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AN INTRODUCTION TO THE STUDY
COMPOUNDS OF CARBON
REVISED AND ENLARGED
W. R. ORNDORFF, Ph.d.
PROFESSOR OF ORGANIC CHEMISTRY, CORNELL UNIVERSITY
D. C. HEATH & CO., PUBLISHERS
BOSTON NEW YORK CHICAGO
Quoting from the preface to the first edition: "This book is intended for those who are beginning the subject. For this reason, special care has been taken to select for treatment such compounds as best serve to make clear the fundamental principles. General relations as illustrated by special cases are discussed rather more fully than is customary in books of the same size; and, on the other hand, the number of compounds taken up is smaller than usual. The author has endeavored to avoid dogmatism, and to lead the student, through a careful study of the facts, to see for himself the reasons for adopting the prevalent views in regard to the structure of the compounds of carbon. Whenever a new formula is presented, the reasons for using it are given so that it may afterward be used intelligently. It is believed that the book is adapted to the needs of all students of chemistry, whether they intend to follow the pure science, or to deal with it in its applications to the arts, medicine, etc. It is difficult to see how, without some such general introductory study, the technical chemist and the student of medicine can comprehend what is usually put before them under the heads of 'Applied Organic Chemistry' and 'Medical Chemistry.'"
These words apply to the present edition. For some time I have been aware that the book needed a thorough overhauling, but one thing and another prevented me from undertaking the work. Finally, I decided to ask Dr. W. R. Orndorff of Cornell University to join me. He consented, and the many additions and corrections that have been made are largely due to him. I have great confidence in his accuracy and thoroughness, and I am sure that these qualities will be evident to those who may examine and use this new edition.
Organic chemistry has come very much to the front in the last few years, and I suppose it is true that for one who studied
the subject at the time the book was written a hundred study it now. Most of these are in the early stages of their study, and I have had them principally in mind. At the same time a good deal of new material has been introduced which will, I believe, be helpful to those who have passed beyond the first stage.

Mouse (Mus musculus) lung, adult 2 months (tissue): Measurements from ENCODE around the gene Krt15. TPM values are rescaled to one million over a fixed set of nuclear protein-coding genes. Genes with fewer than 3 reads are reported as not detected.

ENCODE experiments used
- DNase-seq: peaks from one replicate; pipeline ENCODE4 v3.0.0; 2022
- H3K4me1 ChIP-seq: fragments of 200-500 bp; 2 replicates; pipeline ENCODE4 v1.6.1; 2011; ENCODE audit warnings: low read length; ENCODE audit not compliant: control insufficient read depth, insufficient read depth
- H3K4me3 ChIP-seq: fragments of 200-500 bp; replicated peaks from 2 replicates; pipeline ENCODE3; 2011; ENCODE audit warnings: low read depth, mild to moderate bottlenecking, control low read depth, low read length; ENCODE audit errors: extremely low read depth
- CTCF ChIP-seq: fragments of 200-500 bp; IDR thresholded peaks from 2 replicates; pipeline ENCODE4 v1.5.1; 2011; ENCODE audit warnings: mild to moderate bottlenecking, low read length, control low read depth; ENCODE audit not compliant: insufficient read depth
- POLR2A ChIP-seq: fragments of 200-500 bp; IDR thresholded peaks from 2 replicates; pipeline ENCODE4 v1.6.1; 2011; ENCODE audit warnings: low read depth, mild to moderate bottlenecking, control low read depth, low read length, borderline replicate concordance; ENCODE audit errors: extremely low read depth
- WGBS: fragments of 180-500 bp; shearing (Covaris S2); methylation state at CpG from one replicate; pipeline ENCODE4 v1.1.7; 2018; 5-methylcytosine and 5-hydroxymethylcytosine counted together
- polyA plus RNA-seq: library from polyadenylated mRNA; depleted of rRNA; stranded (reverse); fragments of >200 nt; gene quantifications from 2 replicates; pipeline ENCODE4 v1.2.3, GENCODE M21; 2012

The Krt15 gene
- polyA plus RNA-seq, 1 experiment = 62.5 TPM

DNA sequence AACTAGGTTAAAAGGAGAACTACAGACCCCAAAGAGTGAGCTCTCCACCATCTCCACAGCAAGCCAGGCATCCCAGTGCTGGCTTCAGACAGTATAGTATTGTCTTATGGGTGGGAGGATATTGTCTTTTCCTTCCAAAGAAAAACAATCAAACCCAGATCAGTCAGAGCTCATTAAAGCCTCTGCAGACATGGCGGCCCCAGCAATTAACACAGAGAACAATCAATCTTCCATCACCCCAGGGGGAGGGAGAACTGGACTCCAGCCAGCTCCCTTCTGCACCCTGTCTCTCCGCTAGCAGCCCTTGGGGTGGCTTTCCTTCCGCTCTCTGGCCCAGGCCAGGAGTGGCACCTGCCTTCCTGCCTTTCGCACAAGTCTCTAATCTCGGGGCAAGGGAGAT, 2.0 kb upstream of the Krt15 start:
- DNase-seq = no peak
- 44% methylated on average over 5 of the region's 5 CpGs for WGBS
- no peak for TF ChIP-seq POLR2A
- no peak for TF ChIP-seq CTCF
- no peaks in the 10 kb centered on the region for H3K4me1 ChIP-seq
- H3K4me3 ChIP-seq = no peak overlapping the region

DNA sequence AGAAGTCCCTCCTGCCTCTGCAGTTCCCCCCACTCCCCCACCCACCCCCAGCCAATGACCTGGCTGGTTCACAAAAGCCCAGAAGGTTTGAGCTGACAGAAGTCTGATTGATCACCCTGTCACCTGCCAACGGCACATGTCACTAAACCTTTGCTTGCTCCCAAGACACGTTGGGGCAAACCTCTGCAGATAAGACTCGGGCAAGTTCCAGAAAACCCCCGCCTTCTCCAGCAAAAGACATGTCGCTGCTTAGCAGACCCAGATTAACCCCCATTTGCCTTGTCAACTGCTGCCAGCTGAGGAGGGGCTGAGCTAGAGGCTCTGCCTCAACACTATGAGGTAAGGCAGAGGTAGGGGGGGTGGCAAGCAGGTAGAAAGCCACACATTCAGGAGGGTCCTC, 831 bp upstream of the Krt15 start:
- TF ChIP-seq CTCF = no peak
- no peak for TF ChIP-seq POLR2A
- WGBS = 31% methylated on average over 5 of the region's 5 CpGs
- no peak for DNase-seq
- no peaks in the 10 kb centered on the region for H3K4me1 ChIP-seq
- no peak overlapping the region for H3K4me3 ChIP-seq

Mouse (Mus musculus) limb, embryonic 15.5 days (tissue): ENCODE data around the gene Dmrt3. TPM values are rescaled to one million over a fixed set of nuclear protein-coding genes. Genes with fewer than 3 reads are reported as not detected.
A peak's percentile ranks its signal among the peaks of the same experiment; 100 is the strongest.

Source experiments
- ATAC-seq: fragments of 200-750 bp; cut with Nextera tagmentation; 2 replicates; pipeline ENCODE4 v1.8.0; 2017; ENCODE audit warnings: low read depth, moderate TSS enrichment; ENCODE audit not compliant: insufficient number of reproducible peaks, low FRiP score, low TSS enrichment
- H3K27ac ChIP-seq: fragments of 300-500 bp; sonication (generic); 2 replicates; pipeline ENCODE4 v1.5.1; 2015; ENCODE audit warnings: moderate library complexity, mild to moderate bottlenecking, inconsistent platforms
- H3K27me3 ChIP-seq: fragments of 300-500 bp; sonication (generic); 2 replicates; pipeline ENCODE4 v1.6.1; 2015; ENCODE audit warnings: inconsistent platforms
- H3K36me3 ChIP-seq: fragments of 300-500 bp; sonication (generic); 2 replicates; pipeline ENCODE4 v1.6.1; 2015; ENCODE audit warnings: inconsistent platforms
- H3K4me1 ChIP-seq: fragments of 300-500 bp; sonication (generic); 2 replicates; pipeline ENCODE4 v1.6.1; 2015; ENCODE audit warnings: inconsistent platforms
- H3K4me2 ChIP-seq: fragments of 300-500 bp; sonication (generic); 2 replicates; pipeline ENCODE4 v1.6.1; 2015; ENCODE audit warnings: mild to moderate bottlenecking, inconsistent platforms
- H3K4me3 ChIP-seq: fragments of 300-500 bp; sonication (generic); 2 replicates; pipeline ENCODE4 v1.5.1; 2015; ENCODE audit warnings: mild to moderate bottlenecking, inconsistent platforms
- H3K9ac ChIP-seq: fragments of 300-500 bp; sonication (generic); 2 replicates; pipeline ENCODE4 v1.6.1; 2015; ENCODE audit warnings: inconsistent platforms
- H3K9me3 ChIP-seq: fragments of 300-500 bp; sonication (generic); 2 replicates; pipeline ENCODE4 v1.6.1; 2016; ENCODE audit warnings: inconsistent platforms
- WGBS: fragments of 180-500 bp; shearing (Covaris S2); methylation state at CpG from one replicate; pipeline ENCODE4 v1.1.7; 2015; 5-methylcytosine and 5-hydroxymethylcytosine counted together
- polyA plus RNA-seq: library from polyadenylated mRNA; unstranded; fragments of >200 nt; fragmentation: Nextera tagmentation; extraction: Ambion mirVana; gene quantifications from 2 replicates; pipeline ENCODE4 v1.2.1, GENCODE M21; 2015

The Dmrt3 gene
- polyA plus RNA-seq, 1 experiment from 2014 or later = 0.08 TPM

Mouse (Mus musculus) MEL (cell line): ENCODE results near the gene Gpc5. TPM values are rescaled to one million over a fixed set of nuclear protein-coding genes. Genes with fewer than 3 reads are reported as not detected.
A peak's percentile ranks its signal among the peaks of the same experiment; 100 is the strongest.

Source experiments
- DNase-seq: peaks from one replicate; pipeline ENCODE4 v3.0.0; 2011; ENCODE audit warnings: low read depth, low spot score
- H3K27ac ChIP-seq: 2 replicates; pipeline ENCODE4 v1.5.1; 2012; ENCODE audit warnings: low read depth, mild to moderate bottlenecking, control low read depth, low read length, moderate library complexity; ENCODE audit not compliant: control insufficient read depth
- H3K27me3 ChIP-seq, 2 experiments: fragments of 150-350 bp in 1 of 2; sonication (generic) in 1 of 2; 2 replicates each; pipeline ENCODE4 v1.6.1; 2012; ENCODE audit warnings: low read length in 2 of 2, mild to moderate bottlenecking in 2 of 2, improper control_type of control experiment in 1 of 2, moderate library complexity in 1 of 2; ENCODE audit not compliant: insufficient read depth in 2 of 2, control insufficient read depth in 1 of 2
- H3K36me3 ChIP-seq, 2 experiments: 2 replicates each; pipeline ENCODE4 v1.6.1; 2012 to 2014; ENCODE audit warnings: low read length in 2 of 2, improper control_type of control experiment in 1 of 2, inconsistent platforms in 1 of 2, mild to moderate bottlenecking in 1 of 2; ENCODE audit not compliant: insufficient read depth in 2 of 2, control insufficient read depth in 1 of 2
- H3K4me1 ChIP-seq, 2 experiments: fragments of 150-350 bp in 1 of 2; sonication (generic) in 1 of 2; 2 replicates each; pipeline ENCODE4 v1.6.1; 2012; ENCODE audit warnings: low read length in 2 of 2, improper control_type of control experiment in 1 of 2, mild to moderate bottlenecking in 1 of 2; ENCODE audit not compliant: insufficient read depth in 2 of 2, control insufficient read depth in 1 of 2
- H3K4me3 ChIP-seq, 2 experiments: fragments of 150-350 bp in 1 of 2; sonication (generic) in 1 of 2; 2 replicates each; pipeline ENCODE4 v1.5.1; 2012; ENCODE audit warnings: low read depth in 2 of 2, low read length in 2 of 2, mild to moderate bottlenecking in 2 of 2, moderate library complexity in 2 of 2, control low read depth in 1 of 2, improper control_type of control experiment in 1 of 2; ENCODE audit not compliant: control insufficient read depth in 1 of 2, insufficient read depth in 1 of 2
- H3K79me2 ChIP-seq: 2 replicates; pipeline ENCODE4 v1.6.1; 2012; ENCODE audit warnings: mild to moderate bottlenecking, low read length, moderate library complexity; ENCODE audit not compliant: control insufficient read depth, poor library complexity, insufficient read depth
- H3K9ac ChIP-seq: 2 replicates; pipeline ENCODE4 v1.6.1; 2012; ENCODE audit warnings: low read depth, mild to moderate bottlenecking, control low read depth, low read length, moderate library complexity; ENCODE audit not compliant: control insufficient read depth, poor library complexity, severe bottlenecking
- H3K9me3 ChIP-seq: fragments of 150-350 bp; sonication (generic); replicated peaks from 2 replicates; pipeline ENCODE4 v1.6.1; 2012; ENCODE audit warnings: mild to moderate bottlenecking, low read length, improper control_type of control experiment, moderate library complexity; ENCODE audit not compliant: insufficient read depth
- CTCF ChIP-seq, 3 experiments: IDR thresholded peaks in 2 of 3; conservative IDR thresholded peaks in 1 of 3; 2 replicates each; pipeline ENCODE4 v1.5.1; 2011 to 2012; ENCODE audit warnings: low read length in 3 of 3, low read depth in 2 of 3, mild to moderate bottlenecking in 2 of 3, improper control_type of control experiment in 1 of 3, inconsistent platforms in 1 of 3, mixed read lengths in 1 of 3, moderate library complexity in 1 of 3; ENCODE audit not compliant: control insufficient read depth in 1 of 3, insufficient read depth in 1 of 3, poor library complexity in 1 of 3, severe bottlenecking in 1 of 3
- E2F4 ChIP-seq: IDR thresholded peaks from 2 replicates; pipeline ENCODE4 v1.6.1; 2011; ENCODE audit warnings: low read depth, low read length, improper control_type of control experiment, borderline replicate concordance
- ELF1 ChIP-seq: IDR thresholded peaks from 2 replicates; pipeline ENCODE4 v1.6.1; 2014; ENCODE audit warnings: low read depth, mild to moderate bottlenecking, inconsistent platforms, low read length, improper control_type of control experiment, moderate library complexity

I make no apology and offer no explanation. I do not see how any one can acquire a working knowledge of the subject without learning about compounds and a good many of them. The acquisition of this knowledge is much facilitated by a study of the structure of the compounds. Organic chemistry is to a large extent structural chemistry. Without this aid the subject would be confusion worse confounded. Structural formulas play somewhat the same part as mathematics in some related subjects. We do not, however, need to be told that they are not the end. Properly used they reveal the inner nature of the things they represent, and they are therefore of great value.
One change has been made that will be noted at once. The descriptions of laboratory experiments have been omitted. I am informed that in most laboratories special manuals designed for that purpose have come into use, and it is clear therefore that it is not necessary to include this matter in the book. Professor Orndorff long ago prepared such a laboratory manual and a new edition will appear at about the same time as this book.
Cross references abound throughout the text and appear in parenthesis in heavy-faced type.